1964—In Reynolds v. Sims, the Supreme Court rules, by an 8-1 vote, that the apportionment of seats in both houses of the Alabama legislature violates the Equal Protection Clause. In his majority opinion for six justices, Chief Justice Warren rambles his way to the conclusion that the Equal Protection Clause “requires that a State make an honest and good faith effort to construct districts … as nearly of equal population as is practicable” (whatever that means). In a brief separate concurrence in the judgment, Justice Clark criticizes Warren’s “use of these vague and meaningless phrases.”
In dissent, Justice Harlan complains that the majority ignores “both the language and history” of the Fourteenth Amendment, which show that “the Equal Protection Clause was never intended to inhibit the States in choosing any democratic method they pleased for the apportionment of their legislatures.” Harlan objects that the Court’s ruling will “have the effect of placing basic aspects of [nearly all] state political systems under the pervasive overlordship of the federal judiciary,” and that it “is difficult to imagine a more intolerable and inappropriate interference by the judiciary.” The ruling, he concludes, is part of a “current mistaken view … that every major social ill in this country can find its cure in some constitutional ‘principle,’ and that this Court should ‘take the lead’ in promoting reform when other branches of government fail to act.”
1982—In a 5-4 ruling in Plyler v. Doe, Justice Brennan’s majority opinion holds that the Equal Protection Clause requires Texas to provide a free public education to children who are illegal aliens since it provides such education to children who are citizens or legal aliens. In dissent, Chief Justice Burger states:
The Court makes no attempt to disguise that it is acting to make up for Congress’ lack of ‘effective leadership’ in dealing with the serious national problems caused by the influx of uncountable millions of illegal aliens across our borders. The failure of enforcement of the immigration laws over more than a decade and the inherent difficulty and expense of sealing our vast borders have combined to create a grave socioeconomic dilemma. It is a dilemma that has not yet even been fully assessed, let alone addressed. However, it is not the function of the Judiciary to provide ‘effective leadership’ simply because the political branches of government fail to do so.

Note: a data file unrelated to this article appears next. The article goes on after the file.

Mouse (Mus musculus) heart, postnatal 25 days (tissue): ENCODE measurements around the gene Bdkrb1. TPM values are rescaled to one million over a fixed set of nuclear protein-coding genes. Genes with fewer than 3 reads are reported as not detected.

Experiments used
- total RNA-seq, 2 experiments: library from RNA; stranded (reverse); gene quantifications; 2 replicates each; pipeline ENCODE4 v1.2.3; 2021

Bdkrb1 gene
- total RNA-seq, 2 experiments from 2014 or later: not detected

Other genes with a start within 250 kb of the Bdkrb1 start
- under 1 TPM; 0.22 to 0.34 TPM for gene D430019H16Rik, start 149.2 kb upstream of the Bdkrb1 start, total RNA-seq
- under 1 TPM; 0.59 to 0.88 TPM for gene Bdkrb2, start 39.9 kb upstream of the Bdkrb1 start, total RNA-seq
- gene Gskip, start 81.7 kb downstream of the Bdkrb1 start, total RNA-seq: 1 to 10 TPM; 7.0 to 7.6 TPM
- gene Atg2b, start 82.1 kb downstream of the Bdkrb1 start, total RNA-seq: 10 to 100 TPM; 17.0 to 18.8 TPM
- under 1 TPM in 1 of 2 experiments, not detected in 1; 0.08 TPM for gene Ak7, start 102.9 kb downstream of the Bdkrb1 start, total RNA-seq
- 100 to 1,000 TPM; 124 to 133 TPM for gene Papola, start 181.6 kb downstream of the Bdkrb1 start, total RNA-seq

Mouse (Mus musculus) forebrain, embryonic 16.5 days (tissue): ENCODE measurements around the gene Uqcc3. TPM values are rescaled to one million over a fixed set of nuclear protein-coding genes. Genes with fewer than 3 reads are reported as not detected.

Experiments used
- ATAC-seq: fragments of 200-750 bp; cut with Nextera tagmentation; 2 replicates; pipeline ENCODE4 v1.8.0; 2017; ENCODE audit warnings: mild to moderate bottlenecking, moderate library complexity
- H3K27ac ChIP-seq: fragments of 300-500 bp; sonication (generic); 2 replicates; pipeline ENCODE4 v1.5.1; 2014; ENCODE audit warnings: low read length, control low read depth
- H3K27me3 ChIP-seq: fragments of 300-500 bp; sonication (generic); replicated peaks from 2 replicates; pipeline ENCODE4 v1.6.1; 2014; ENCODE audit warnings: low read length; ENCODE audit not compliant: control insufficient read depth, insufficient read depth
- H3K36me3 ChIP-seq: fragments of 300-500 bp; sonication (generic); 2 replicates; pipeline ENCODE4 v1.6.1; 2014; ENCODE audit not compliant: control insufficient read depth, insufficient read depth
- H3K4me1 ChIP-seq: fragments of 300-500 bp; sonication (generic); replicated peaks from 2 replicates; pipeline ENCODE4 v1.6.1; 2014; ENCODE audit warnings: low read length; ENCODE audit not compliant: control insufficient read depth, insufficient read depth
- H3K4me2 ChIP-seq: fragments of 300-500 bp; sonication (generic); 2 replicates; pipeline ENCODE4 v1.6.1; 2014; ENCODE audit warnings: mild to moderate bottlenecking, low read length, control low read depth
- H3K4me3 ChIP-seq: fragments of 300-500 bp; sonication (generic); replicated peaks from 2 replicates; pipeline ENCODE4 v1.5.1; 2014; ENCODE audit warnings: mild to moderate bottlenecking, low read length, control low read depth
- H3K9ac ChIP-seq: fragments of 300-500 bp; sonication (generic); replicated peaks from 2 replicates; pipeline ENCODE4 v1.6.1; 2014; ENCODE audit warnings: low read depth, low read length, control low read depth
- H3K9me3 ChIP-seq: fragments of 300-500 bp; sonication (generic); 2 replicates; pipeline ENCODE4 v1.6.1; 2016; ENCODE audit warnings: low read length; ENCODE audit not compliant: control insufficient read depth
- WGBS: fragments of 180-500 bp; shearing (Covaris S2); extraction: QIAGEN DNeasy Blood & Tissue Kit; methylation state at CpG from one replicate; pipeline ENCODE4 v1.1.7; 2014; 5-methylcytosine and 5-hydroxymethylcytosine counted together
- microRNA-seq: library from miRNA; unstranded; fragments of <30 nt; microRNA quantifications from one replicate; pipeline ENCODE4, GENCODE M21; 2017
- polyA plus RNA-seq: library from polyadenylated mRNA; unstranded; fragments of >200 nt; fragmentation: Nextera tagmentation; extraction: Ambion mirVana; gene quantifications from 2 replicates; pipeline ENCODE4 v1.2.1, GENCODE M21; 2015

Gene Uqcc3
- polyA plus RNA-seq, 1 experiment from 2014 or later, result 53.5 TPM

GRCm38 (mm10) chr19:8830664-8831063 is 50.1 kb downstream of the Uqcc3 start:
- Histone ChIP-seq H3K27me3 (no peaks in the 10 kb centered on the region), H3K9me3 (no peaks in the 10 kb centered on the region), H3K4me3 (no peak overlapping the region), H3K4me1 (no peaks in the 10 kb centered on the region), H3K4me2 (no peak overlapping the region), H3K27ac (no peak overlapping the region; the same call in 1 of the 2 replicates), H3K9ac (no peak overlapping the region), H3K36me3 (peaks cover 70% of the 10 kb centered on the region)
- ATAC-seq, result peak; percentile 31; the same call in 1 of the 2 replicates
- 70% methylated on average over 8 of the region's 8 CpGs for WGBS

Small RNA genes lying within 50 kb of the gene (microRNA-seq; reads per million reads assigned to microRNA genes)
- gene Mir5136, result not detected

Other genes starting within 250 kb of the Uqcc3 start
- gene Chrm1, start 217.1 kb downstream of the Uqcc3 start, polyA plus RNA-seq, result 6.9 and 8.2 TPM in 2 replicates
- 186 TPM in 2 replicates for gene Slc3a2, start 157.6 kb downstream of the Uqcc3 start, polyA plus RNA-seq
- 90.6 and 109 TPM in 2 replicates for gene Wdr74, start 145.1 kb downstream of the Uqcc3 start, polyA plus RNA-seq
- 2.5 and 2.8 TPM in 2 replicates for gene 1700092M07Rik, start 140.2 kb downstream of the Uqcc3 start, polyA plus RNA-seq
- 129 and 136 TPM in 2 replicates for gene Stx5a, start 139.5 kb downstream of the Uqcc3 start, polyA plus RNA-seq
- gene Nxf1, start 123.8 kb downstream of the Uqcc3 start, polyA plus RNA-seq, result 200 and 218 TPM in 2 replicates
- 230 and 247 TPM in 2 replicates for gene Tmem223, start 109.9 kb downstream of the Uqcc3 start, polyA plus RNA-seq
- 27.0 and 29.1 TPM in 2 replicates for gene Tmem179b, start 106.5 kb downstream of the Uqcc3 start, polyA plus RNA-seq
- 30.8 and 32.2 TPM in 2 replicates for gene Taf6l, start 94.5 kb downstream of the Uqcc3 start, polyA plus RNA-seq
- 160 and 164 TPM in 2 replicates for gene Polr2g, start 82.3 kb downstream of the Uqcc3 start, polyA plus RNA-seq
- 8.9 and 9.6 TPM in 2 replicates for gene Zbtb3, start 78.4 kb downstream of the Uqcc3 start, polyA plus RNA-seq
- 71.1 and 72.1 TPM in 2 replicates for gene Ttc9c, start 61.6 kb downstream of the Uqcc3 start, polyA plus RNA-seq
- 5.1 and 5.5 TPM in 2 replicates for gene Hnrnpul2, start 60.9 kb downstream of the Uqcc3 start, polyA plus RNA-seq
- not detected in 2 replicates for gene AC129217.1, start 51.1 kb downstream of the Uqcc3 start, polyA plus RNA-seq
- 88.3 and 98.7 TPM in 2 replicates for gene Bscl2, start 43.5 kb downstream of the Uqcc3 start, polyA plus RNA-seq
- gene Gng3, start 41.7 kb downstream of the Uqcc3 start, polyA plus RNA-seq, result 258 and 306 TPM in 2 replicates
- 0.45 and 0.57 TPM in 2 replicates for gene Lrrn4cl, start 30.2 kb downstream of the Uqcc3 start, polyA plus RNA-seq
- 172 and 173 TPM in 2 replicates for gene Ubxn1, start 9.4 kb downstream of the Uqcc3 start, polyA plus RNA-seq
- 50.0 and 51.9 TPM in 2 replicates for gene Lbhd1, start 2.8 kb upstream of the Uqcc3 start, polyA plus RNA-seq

2020—In what Justice Alito in dissent memorably likens to a “pirate ship [that] sails under a textualist flag” and what one commentator soundly condemns as a “desiccated literalism,” Justice Gorsuch’s majority opinion in Bostock v. Clayton County holds that discrimination on the basis of sexual orientation or transgender status constitutes discrimination “because of … sex” in violation of Title VII.
Gorsuch makes no effort to harmonize his radical new interpretation of Title VII with settled practices under that statute and other laws prohibiting sex discrimination, such as sex-specific restrooms, locker rooms, shower facilities and dress codes. He dutifully parrots the rhetoric of transgender ideology (e.g., “When she got the job, Ms. Stephens presented as a male”), even as his statutory analysis, for all its flaws, is predicated on the proposition that a man who identifies as a woman is in fact a man.
Amid the hosannas that Gorsuch’s purported exercise of textualism receives from a nationwide chorus of law professors who condemn textualism, two liberal law professors who welcome the result—Mitchell N. Berman and Guha Krishnamurthi—will explain that Gorsuch was “guilty of illicit deck-stacking” in determining that when a person is discriminated against for being homosexual or transgender, that person’s sex is a but-for cause of the discrimination.